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Iran’s President Takes On His Hard-Line Critics

They call the hundreds of protesters who have been arrested “rioters” and want all social media to be banned. In a move seemingly unrelated to the protests, but one that gives insight into hard-liners’ attitudes, all English classes in elementary schools were banned on Sunday to combat the spread of Western influence.

Several political supporters of Mr. Rouhani say that the first protest in the city of Mashhad was actually masterminded by the hard-liners, in an attempt to discredit the government.

The Iranian president has twice run for office promising to reinvigorate the economy, but has little to show for it. To make matters worse, his recent budget enraged many by calling for cuts in fuel subsidies and cash payments to the poor, alongside sharp rises in spending for many clerical institutions.

But the protesters have also spoken of a host of other problems, including endemic corruption and the government’s expensive support for the Syrian government and Shiite groups throughout the Middle East, particularly Hezbollah, the Shiite movement in Lebanon.

Seeking to blunt criticism over the economy, Mr. Rouhani stressed the breadth of the protesters’ demands as well as their validity.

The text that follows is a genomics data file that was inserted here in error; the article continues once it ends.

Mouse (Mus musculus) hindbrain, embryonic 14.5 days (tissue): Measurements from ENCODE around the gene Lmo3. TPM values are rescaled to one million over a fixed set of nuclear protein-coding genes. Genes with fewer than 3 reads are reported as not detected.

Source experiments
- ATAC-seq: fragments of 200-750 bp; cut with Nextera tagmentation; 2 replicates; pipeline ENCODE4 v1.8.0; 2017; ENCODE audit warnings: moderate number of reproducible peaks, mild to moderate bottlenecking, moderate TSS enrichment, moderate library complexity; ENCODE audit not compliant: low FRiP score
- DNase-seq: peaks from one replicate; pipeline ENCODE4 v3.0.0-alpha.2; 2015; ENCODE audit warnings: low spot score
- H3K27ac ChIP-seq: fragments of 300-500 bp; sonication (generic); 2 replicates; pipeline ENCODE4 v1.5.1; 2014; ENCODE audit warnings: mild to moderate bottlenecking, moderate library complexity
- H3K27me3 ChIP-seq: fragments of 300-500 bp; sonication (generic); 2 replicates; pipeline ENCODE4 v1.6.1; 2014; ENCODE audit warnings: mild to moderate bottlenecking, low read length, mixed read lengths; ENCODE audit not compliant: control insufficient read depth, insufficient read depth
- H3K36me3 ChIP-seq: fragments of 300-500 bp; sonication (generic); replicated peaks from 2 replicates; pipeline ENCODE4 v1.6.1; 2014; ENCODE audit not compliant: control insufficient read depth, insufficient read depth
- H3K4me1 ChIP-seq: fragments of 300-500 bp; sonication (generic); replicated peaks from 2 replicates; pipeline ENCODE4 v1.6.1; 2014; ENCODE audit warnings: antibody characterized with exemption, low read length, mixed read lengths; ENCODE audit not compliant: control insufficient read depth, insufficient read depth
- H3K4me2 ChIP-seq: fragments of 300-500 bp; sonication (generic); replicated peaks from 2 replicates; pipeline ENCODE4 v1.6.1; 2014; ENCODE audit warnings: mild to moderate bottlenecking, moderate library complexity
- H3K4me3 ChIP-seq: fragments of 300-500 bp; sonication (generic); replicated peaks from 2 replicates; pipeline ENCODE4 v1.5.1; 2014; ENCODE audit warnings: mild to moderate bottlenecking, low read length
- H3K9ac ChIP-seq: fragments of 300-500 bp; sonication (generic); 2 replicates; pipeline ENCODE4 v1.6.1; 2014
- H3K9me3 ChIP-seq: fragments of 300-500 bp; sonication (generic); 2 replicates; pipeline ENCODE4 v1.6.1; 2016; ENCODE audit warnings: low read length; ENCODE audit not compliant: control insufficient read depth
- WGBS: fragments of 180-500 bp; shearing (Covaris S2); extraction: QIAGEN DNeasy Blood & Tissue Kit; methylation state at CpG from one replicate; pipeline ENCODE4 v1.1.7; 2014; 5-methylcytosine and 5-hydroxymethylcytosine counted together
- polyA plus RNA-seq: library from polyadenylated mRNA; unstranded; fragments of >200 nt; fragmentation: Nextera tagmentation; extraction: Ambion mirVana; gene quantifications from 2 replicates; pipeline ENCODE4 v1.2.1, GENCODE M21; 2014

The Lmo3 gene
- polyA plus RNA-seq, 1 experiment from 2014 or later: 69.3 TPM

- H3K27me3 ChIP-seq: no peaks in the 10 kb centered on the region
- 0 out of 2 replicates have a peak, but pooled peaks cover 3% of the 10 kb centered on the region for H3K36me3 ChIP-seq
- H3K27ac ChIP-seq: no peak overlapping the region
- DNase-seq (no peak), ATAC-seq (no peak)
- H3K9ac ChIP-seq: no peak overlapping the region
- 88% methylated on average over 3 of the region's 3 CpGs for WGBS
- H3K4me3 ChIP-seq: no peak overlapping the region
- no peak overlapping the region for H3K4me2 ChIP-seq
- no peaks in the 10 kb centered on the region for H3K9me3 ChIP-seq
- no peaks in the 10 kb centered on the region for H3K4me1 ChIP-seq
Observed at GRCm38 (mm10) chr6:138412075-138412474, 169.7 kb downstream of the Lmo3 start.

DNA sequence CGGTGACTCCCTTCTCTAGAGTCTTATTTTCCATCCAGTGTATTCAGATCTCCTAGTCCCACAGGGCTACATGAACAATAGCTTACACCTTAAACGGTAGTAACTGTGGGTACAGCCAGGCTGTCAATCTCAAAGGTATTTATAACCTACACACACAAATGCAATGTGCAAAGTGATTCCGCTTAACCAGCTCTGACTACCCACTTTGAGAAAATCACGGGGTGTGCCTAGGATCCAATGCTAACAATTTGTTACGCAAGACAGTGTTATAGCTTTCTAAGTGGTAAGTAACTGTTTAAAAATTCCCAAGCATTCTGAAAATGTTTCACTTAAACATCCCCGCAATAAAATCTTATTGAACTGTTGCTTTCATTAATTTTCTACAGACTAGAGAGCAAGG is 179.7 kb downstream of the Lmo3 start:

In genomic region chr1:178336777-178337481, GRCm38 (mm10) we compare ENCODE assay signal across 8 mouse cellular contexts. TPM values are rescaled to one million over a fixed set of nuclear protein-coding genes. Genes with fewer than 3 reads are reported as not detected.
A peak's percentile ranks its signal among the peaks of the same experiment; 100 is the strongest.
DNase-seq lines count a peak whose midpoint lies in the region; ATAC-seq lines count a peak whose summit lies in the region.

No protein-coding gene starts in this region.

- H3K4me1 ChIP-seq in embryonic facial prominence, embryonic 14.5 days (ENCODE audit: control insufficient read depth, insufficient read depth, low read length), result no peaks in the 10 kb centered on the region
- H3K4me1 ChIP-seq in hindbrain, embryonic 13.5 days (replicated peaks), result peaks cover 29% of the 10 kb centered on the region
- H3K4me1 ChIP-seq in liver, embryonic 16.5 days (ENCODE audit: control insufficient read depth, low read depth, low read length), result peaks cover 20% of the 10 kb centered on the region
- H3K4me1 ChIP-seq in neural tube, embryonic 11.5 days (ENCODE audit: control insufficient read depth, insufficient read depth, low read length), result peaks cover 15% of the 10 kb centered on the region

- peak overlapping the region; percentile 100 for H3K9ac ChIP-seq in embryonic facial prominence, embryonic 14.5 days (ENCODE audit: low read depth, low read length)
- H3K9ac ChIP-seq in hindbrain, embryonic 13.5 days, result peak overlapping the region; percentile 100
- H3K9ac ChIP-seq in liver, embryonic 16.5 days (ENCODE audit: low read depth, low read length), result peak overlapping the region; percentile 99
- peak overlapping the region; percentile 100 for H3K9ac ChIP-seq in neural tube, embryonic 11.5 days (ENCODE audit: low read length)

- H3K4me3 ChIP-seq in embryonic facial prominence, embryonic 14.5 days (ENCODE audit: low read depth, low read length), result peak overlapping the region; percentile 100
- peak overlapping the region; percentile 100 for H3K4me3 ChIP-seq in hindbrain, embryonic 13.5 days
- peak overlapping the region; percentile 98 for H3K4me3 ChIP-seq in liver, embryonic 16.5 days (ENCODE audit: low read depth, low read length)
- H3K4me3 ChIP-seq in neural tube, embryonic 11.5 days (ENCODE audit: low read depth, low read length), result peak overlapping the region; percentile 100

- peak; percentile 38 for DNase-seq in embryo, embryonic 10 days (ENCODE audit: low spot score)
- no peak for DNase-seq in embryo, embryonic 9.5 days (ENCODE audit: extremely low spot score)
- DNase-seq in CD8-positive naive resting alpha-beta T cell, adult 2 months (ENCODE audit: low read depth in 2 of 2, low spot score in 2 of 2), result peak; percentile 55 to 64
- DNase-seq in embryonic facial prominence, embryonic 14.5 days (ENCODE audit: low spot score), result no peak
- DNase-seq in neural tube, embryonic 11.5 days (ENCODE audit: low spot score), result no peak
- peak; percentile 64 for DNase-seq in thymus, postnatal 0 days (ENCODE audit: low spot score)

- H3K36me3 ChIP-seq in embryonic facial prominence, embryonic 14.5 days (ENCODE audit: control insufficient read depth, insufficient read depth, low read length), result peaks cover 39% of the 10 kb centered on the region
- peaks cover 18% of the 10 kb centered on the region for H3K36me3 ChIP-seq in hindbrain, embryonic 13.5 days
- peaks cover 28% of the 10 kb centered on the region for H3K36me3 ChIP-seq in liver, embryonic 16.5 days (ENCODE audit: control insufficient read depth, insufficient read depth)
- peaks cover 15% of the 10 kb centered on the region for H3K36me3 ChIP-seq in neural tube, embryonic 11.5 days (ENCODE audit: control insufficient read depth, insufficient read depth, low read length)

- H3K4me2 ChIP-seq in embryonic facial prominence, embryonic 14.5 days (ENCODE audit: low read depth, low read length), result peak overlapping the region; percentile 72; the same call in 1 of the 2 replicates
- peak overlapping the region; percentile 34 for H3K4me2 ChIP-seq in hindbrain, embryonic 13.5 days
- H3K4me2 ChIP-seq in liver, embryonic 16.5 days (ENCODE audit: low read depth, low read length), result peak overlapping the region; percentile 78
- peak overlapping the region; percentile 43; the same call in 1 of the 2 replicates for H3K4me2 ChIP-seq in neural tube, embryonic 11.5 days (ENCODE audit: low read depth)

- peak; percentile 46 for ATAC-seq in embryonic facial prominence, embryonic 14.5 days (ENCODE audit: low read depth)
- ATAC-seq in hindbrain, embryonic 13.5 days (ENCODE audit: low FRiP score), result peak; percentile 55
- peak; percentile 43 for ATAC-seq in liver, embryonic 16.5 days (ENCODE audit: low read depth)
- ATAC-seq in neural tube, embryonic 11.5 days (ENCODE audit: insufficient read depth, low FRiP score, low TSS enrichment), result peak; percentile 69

“The people have demands, some of which are economic, social and security-related, and all these demands should be heeded,” he said on Monday. He did not directly refer to slogans calling for Iran’s supreme leader, Ayatollah Khamenei, to step down, but he said that no one was exempt from criticism.

“We have no infallible officials and any authority can be criticized,” he said.

Mr. Rouhani said that the social media platform Telegram, used by over 40 million Iranians but blocked during the protests, would be reopened. The photo-sharing app Instagram, which was also closed, has been partially reopened but is still not usable on mobile devices.

“Everything good has its disadvantages,” Mr. Rouhani said of social media, “but one cannot say that, for instance, automobile and motorcycle factories should be completely closed due to the dangers that these have.”

Source: NYT > World

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